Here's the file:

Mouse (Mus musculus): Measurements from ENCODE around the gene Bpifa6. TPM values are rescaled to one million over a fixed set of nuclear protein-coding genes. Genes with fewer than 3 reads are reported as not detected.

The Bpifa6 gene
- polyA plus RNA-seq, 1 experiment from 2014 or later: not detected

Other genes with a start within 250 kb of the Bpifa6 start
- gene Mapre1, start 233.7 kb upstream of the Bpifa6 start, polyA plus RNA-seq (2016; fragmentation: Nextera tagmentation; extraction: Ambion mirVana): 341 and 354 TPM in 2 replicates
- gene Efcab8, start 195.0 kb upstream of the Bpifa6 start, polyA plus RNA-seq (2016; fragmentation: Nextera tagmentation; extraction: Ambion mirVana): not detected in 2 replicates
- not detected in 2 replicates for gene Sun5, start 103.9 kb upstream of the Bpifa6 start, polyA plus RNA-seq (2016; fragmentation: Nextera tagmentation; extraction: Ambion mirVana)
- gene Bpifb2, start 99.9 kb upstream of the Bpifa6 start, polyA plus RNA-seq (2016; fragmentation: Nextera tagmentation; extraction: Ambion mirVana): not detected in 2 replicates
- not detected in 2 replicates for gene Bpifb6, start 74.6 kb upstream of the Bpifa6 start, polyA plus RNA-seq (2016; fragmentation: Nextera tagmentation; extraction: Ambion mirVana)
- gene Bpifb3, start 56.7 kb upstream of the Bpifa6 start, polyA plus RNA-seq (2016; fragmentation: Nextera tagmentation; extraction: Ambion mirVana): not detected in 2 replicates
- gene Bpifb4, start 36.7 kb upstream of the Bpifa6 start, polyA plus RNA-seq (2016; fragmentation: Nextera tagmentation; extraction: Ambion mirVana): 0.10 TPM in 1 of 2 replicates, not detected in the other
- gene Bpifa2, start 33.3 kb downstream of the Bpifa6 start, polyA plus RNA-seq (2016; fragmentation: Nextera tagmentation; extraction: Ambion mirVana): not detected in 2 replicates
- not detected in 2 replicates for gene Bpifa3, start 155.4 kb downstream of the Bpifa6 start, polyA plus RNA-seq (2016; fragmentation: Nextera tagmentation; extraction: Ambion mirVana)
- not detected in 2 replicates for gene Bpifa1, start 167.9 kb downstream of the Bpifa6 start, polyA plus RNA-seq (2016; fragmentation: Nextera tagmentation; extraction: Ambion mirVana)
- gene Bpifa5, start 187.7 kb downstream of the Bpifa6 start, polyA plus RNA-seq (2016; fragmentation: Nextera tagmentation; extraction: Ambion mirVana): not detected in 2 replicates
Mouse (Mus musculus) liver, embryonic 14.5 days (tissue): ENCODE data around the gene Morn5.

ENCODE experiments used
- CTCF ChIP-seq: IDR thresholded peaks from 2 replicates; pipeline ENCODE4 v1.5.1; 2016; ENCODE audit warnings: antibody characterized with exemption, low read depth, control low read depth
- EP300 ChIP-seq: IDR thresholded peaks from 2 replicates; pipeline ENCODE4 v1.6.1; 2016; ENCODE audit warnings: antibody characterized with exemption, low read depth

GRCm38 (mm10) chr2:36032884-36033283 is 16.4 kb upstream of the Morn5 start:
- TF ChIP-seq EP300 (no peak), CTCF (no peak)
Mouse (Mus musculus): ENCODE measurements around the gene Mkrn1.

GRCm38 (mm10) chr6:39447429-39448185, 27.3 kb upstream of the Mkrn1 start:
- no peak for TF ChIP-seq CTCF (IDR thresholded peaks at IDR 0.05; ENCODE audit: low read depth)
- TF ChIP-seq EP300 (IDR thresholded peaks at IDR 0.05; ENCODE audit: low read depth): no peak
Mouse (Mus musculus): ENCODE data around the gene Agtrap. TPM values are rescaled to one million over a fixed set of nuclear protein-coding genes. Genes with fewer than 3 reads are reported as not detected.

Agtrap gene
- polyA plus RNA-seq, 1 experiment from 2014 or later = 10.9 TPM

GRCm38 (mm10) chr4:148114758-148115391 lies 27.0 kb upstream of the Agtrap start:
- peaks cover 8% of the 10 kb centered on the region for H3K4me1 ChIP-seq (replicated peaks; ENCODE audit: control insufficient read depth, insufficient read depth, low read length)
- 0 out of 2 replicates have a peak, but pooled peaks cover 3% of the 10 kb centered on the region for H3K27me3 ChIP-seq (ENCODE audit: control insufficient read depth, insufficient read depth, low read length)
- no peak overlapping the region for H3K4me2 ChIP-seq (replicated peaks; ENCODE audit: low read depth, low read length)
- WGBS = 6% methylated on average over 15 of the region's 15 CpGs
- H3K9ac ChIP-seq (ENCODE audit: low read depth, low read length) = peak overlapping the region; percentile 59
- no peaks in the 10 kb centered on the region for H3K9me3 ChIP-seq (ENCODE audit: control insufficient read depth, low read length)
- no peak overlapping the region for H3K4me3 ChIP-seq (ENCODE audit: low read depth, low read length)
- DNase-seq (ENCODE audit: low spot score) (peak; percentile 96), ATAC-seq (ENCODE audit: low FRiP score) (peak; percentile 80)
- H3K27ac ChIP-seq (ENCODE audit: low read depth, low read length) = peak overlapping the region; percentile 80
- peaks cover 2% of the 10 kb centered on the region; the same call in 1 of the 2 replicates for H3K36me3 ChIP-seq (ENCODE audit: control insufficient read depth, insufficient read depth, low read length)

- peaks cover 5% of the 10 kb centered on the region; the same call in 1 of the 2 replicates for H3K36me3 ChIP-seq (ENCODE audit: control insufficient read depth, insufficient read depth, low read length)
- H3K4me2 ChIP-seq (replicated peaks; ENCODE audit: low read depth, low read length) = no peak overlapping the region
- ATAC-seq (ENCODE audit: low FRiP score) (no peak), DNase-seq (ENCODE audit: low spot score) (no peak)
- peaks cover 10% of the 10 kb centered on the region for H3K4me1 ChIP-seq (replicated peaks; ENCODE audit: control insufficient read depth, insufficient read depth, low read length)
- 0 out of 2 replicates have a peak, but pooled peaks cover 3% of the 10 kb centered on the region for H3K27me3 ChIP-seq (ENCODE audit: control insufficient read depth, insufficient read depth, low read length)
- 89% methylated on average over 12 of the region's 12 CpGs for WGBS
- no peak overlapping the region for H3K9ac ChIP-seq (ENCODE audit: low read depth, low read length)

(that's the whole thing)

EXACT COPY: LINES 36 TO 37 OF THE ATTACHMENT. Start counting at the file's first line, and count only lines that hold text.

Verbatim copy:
- no peak overlapping the region for H3K4me3 ChIP-seq (ENCODE audit: low read depth, low read length)
- DNase-seq (ENCODE audit: low spot score) (peak; percentile 96), ATAC-seq (ENCODE audit: low FRiP score) (peak; percentile 80)